New Year's Eve in Continental Square is back on.
Mayor Kim Bracey announced that thanks to a $20,000 donation from Sprint, First Night will once again be held this year on New Year's Eve.
The "cherished community event" that began in 1986 will take place on Continental Square from 9 p.m. to midnight Dec. 31, Bracey said, before urging those at a morning news conference to "stop by Sprint stores for the holidays."
News of the last-minute funding comes after a group of local bar owners came together to offer an alternative New Year's celebration.
Mudhook Brewing Co., Holy Hound Taproom and the White Rose Bar and Grill had planned an inaugural "First Pint" celebration along Beaver Street, in place of the event on Continental Square.
Jeff Lau, co-owner of Mudhook, said on Thursday those plans are off.
"Why compete with them in that fashion at this time?" he asked of the large-scale downtown event. "We'll still do our event, just not that night."
City officials said in recent weeks that no sponsor had stepped up to cover the Continental Square event's cost, which has been pegged at about $35,000. Officials had said tax dollars would not be used, and said without funding the event would not be held.
Jim Gross, the city's public works director, on Thursday likened the past few weeks to a "fundraising roller coaster." Sprint officials contacted the city about two weeks ago, he said, and the details started to fall into place by late last week.
"It's going to be a full-blown event, just like we've had in the past," he said.
That will include fireworks and a countdown to midnight accompanied by the dropping of the white rose, he said, as well as kids' activities earlier in the evening. Entertainment is planned, though Gross said those details are still being finalized.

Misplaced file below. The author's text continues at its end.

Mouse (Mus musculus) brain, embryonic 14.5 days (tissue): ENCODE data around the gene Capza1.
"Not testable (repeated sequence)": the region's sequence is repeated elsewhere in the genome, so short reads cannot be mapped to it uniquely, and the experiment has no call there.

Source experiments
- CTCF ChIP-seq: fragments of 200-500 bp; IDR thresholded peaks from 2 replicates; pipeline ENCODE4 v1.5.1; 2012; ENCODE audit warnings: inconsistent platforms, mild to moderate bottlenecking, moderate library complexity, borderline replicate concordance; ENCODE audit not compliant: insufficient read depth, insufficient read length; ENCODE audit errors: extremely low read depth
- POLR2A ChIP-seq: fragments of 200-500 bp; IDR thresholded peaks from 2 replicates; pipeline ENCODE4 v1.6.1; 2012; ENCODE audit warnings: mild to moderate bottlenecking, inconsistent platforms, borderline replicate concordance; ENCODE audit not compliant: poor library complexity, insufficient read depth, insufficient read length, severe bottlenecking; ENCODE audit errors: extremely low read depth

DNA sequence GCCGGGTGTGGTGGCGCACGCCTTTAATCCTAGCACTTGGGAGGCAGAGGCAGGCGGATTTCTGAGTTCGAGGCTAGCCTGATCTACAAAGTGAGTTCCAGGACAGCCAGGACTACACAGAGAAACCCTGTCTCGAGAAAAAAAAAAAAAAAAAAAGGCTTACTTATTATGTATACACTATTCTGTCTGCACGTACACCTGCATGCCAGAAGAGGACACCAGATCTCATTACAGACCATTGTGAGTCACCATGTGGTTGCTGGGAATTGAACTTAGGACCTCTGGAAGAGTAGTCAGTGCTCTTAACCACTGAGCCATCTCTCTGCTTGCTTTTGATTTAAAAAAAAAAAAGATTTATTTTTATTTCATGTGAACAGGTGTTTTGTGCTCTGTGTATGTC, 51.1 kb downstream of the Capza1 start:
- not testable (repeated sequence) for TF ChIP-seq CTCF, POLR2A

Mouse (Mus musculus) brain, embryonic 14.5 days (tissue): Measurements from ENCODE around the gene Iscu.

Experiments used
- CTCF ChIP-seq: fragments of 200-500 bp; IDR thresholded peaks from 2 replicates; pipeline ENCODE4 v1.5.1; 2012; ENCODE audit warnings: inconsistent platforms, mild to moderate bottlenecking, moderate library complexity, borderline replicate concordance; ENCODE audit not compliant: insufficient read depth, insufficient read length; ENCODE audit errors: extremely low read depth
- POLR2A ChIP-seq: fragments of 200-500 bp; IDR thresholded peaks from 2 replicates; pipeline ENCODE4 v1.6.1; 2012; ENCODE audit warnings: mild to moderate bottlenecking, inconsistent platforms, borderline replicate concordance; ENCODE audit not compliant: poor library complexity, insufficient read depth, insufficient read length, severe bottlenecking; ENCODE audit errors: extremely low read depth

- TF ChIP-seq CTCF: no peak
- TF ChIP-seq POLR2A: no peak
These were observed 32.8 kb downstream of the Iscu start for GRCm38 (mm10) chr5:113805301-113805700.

"That's the final piece," he said, adding crews will now scramble to prepare.
But "we'll be fine," he said.
Gross said donations for the city's event totaled about $35,000. In addition to Sprint's $20,000, about $15,000 in "smaller checks" came in, mostly from local businesses, he said.
Lau said the scrapped First Pint plans were in no way a waste of time. Mudhook will still have live entertainment leading up to the downtown celebration, he said, and business owners continue to plan for the future.
"If it gets us out of the discussion phase for that kind of event, which it did, then it was worthwhile," he said.
Tom Malone, store manager at Sprint's location at the York Galleria, said he heard about the city's funding trouble over the radio a few weeks ago. He wanted to help, he said, and got in touch with the corporate office.
"I just made some phone calls," he said.
Harry Lutz, Sprint's area sales manager for Central Pennsylvania, said the company was happy to help save York's New Year's event this year. As to next year, and to the future of the downtown celebration, both Lutz and city officials said time will tell.
"We've very happy to do it," Lutz said. "Next year, we'll have to sit down and talk some more."